Expert Defines The Difference Between Grade A Vs. Grade B Caviar

It might feel a little counterintuitive, considering the fact that food inflation was hitting bank accounts hard across the country last year, but one luxe food that's currently trending is caviar. It's kind of strange that caviar went from a luxury item to a TikTok snack in 2022, but open the app and you're bound to come across someone scooping up caviar with potato chips as casually as they might eat French onion dip made from a packet of powdered soup seasoning.

But if you've never tried caviar before, there's quite a bit of a learning curve. For instance, did you know that the little orange globes you find on top of sushi rolls aren't actually caviar, but salmon roe? In fact, only aged eggs from sturgeon fish can be called caviar, and everything else should be called roe, according to luxury caviar brand Petrossian. If this sounds a little confusing, don't worry. Mashed spoke to Chef Donald Young, owner of Duck Sel in Chicago, to learn about the difference between Grade A and Grade B caviar. The chef (who earned a Michelin star as executive chef of Temporis restaurant in 2017, according to Chicago Gourmet) gave us the tools we needed to really understand caviar before hopping aboard the trend.

With caviar, the grade decides how you should use it

 Duck Sel owner Donald Young shared the difference between Grade A and Grade B caviar with Mashed. The grades are based on "color, uniformity, unbroken eggs, and texture," explains Young. Caviar brand Petrossian has its own grading scale, but it concurs with Young's assessment and additionally uses size, flavor, and finish as additional metrics. Size is important because it can impact both texture (like a good natural casing hot dog with its signature snap, caviar beads should "pop" when you bite into them) and flavor, and finish refers to how the flavor, aroma, and mouthfeel of the caviar lingers after it's eaten.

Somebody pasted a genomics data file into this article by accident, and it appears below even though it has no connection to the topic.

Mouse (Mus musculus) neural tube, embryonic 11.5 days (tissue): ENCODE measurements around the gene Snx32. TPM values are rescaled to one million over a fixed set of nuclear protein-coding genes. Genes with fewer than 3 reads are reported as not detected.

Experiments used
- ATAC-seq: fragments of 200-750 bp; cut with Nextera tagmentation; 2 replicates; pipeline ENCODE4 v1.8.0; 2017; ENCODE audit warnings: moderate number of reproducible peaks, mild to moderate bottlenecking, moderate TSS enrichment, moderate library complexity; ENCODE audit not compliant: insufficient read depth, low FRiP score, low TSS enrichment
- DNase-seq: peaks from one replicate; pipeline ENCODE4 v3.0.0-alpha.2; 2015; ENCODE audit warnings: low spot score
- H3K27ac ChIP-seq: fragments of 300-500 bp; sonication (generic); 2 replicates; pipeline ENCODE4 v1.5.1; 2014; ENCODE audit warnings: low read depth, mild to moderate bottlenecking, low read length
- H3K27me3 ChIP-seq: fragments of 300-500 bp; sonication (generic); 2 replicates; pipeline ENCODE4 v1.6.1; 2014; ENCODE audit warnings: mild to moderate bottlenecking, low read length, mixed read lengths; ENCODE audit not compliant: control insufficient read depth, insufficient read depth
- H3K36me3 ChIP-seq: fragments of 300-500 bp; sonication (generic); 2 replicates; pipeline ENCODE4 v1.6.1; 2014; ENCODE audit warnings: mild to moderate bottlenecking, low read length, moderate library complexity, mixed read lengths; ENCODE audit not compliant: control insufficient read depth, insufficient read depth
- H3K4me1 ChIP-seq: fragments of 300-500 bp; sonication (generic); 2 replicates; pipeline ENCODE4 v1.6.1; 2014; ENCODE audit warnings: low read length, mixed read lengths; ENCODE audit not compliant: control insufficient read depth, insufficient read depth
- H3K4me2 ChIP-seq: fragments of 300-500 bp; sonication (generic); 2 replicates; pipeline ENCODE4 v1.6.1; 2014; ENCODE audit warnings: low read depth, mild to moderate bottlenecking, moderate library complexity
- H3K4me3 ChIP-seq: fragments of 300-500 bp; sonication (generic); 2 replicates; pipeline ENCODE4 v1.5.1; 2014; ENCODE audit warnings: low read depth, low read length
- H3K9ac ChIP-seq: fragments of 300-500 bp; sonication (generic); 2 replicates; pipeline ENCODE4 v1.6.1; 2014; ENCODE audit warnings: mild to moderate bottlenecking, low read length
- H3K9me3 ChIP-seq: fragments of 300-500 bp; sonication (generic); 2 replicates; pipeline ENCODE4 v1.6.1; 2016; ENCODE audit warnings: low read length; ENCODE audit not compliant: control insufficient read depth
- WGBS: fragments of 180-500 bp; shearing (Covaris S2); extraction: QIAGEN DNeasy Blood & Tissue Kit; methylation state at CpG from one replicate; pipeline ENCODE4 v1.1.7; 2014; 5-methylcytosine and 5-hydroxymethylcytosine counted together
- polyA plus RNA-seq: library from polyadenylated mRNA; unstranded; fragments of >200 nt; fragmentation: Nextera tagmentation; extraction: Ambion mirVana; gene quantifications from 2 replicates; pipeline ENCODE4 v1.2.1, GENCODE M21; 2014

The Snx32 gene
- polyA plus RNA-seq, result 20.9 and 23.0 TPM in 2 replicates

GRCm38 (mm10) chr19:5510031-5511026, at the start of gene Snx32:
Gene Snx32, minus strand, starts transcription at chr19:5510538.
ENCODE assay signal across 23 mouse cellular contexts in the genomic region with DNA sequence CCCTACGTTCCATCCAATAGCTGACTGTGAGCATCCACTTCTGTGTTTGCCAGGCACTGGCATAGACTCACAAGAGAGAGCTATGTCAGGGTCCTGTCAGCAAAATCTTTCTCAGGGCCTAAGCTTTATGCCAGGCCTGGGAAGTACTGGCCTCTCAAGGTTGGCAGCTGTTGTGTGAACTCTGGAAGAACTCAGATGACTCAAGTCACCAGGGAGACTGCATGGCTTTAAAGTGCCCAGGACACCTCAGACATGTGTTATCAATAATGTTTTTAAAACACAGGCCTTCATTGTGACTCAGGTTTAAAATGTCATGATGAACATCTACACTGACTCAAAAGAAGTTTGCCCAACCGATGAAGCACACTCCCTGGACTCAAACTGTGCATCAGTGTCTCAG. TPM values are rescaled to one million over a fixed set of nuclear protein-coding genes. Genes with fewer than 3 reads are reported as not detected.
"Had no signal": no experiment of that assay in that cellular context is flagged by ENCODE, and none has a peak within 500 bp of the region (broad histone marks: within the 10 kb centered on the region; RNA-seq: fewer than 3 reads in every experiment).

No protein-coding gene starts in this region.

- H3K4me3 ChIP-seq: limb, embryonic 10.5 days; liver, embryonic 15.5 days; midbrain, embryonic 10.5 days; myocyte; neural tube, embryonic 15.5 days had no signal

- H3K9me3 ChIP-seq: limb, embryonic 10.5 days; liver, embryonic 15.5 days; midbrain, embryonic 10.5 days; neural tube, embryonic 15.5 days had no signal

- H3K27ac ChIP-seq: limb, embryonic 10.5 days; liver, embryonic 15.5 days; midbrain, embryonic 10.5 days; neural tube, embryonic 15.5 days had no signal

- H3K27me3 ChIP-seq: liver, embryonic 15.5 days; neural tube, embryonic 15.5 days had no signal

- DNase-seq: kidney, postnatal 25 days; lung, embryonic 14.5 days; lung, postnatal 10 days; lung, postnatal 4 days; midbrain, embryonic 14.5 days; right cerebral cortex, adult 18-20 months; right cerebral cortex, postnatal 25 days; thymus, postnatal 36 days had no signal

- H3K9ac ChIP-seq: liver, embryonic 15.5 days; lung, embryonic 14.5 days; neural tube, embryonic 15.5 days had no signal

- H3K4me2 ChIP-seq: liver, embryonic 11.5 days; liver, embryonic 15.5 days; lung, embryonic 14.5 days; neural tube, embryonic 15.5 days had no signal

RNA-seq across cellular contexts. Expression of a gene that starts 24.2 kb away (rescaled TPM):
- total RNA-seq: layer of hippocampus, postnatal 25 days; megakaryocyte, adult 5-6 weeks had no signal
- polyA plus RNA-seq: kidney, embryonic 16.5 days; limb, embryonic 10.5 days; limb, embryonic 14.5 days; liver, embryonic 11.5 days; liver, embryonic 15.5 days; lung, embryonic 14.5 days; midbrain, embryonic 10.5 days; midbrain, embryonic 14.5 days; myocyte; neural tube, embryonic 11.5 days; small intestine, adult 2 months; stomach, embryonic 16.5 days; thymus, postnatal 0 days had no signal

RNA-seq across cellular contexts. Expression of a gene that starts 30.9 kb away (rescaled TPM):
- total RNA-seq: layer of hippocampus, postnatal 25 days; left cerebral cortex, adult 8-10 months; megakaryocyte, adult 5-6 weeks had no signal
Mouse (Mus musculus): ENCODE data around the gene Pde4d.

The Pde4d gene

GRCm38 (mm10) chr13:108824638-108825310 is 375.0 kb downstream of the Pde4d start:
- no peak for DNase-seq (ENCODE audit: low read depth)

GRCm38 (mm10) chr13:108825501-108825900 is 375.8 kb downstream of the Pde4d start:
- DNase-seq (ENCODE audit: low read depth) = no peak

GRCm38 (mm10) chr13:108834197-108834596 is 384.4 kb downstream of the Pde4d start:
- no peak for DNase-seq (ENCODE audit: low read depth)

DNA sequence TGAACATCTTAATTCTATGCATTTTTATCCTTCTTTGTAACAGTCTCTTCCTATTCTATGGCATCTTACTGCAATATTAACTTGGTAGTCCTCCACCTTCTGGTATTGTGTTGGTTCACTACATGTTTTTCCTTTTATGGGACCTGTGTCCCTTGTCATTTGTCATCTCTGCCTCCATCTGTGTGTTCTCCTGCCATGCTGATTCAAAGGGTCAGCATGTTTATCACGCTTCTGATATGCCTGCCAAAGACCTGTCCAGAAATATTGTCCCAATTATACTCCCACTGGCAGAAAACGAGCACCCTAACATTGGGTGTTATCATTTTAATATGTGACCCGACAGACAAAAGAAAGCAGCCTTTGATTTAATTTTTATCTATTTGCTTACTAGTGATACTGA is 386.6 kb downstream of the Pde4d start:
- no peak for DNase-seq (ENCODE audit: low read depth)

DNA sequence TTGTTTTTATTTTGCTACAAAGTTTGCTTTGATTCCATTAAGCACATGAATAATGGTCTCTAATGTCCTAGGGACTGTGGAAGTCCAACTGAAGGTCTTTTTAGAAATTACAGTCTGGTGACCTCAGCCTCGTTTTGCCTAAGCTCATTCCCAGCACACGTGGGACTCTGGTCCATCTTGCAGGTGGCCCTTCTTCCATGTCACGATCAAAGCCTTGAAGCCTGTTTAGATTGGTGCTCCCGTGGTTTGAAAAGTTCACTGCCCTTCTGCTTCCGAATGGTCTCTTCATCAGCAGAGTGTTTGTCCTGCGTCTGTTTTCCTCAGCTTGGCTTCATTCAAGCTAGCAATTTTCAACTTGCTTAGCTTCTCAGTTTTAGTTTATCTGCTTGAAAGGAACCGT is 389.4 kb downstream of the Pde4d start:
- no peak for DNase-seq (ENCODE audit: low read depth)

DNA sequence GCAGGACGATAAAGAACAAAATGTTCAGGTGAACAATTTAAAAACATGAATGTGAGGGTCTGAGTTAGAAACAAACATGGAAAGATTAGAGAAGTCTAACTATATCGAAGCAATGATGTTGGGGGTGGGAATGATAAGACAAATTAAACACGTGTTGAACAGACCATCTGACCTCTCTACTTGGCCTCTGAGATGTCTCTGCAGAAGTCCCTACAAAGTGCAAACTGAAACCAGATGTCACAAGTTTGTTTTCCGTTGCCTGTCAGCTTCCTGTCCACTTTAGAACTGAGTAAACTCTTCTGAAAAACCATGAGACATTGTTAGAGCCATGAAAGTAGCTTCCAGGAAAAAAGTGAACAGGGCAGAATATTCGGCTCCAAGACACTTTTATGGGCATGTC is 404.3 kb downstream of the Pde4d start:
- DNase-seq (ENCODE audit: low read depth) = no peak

In the kitchen, the different grades of caviar should be used differently. "If I am topping something off with caviar, I am going to use Grade A," says Young, but "Grade B is usually really good ...I would most definitely use [it] in a butter sauce." Basically, if you're eating caviar on blini, crackers, or in another simple preparation, opt for Grade A, because you'll be able to appreciate the nuance of its texture, finish, and other characteristics; if you're cooking with caviar, go with Grade B. As for the perfect caviar to try if you're a beginner, Young says he likes Golden Ossetra, especially paired with buttery and creamy dishes, but he also praised the "incredibly unique and delicious" raspberry and parmesan notes found in Siberian caviar from The Caviar Company.